with cancer, cystic fibrosis and burns, causing death in 50% of cases. Other
infections caused by Pseudomonas species include endocarditis, pneumonia
and infections of the urinary tract, central nervous system, wounds, eyes, ears,
skin and musculoskeletal system. This bacterium is another example of a natural
multi drug-resistant microorganism (Balaban and DellAcqua,
2005). Several viruses responsible for human epidemics have made a transition
from animal host to humans and are now transmitted from human to human. In addition,
the major viral causes of respiratory infections include respiratory syncytial
virus, human parainfluenza viruses 1 and 3, influenza viruses A and B, as well
as some adenoviruses. These diseases are highly destructive in economic and
social as well as in human terms and cause approximately 17 million deaths year-1
and innumerable serious illnesses besides affecting the economic growth, development
and prosperity of human societies (Morse, 1997).
METABOLITES FROM MARINE MICROORGANISMS
Marine organisms comprise approximately half of the total biodiversity on the
earth and the marine ecosystem is the greatest source to discover useful therapeutics.
Sessile marine invertebrates such as sponges, bryozoans, tunicates, mostly lacking
morphological defense structures have developed the largest number of marine-derived
secondary metabolites including some of the most interesting drug candidates.
|| Potential antimicrobial/anticancer compounds from marine
In recent years, a significant number of novel metabolites with potent pharmacological
properties have been discovered from the marine organisms.
Although, there are only few marine-derived products currently in the market,
several marine natural products are now in the clinical pipeline, with more
undergoing development (Rawat et al., 2006).
Similar work has been conducted targeting uncultivable microbes of marine sediments
and sponges using metagenomic-based techniques to develop recombinant secondary
metabolites (Moreira et al., 2004). Marine bacteria
are emerging as an exciting resource for the discovery of new classes of therapeutics.
The promising anticancer clinical candidates like salinosporamide A and bryostatin
only hint at the incredible wealth of drug leads hidden just beneath the ocean
surface. Salinosporamide A, which is isolated from marine bacteria that is currently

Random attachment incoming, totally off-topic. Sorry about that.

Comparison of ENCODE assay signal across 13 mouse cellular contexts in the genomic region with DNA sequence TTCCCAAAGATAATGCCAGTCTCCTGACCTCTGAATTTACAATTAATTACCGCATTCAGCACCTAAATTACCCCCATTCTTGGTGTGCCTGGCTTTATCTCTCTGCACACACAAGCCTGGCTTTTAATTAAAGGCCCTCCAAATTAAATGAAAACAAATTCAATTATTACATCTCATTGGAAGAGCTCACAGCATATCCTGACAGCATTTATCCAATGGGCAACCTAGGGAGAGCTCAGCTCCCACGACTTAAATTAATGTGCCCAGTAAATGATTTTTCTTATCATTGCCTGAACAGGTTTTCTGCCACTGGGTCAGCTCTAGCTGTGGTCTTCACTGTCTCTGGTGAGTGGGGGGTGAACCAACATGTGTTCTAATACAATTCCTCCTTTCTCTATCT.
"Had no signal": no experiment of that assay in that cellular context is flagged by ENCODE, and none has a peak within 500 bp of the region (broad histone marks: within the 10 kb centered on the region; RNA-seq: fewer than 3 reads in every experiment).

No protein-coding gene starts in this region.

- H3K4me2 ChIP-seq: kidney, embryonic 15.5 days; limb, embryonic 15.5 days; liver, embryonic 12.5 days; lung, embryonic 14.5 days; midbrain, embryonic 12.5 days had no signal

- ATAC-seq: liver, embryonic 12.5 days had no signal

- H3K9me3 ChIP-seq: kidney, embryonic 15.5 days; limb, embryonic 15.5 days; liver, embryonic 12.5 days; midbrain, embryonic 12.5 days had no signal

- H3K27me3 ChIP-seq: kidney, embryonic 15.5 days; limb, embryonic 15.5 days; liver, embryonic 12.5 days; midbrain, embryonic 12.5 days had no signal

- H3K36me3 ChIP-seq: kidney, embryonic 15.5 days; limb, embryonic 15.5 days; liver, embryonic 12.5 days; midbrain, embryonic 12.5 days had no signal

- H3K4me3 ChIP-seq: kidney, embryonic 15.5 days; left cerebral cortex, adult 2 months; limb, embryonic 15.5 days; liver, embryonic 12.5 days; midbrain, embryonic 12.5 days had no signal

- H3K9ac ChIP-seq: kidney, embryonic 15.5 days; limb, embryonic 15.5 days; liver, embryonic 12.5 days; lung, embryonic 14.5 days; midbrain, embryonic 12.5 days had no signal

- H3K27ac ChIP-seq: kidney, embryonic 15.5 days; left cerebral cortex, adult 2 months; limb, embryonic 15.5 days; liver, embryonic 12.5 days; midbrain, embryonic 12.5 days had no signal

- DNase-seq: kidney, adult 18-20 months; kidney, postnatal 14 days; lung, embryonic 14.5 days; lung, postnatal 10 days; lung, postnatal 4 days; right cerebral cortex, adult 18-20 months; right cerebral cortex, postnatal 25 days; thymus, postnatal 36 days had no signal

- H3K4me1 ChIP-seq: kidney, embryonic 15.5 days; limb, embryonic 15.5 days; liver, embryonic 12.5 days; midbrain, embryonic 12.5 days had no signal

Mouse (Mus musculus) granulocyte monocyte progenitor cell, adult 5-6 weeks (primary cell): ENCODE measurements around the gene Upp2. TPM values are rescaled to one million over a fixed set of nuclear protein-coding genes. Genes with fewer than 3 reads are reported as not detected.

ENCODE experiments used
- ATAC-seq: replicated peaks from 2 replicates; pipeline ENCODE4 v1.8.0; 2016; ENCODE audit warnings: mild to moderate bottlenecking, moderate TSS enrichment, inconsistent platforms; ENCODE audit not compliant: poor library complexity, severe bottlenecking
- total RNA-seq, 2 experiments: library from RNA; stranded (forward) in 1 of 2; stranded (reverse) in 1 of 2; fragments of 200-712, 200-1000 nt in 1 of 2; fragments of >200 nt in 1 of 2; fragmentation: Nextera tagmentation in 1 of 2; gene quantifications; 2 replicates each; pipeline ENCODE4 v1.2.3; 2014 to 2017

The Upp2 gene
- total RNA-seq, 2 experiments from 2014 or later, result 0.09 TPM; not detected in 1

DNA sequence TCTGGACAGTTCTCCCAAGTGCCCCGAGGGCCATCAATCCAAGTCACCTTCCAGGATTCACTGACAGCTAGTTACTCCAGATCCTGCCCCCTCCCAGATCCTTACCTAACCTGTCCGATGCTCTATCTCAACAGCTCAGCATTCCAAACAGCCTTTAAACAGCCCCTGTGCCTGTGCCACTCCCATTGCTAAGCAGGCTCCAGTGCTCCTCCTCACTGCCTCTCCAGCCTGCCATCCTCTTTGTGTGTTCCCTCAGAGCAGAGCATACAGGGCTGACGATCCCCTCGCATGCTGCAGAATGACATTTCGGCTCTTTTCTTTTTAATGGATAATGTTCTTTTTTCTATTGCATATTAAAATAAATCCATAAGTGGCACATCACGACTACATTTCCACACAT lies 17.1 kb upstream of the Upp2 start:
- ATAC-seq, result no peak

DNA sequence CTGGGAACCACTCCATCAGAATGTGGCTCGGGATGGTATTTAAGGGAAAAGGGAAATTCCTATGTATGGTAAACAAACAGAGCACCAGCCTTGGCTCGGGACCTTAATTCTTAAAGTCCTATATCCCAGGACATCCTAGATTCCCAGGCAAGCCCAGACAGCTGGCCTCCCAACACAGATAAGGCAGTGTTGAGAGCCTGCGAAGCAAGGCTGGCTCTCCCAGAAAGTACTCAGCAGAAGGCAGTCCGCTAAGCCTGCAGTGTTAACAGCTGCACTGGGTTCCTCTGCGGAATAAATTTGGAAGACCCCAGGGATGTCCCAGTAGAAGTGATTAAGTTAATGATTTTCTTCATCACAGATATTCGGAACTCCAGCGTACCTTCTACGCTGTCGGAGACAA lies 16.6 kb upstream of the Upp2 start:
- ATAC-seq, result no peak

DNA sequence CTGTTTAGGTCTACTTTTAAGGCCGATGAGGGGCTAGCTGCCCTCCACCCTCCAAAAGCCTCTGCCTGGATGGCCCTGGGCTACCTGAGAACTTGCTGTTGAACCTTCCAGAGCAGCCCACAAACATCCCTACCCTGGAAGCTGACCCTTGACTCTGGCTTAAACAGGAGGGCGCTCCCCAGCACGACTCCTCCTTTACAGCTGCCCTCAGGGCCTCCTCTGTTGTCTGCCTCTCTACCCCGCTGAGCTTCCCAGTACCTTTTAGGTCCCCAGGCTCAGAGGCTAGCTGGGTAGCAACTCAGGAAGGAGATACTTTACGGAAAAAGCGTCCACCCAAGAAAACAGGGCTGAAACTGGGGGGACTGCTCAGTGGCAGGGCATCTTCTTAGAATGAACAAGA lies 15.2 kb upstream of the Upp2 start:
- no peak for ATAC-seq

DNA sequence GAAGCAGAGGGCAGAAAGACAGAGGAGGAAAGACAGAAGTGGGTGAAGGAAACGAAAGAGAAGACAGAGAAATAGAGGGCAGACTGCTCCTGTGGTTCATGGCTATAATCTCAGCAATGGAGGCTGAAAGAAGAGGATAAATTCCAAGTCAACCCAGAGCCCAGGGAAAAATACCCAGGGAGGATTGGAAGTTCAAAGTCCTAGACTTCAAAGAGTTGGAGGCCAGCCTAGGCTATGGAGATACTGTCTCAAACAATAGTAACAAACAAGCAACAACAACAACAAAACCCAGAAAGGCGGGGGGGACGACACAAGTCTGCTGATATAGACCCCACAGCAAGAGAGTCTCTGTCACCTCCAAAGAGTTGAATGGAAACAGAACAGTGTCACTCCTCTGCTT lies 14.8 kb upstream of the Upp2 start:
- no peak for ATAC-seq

in several phase I clinical trials for the treatment of drug-resistant multiple
myelomas and three other types of cancers (Ahn et al.,
Microbes generally lack an active means of defense and thus have resulted in developing chemical warfare to protect them from attack. In addition, many invertebrates (including sponges, tunicates, bivalves, etc.) are filter feeders, resulting in high concentrations of marine viruses and bacteria in their systems. For their survival, potent antiviral and antibacterials had to be developed to combat any opportunistic infectious organisms (Table 1). It is hoped that many of these chemicals can be used as the basis for future generations of antimicrobials usable in humans.
MARINE NATURAL PRODUCTS BEING THE NEW SOURCE OF LEAD COMPOUNDS
In the past natural products have been a strong source for novel drug products,
or have been a model for a drug that has made it to market (Cragg
et al., 2006). The reasons for the strong showing of drug discovery
from natural products can be attributed to the diverse structures, intricate
carbon skeletons and the ease that human bodies will accept these molecules
with minimal manipulation. The current trend within drug development is to find
new precursor molecules from synthetic molecules as it is more cost-effective.
This is because the techniques used with natural products include complex screening
procedures that are time-inefficient and expensive.
In addition, a biological response from the mixture containing the compound
may not be attributed to the chemical entity in question, but by another substance
within the extract interfering with the screening procedure. The modern pharmaceutical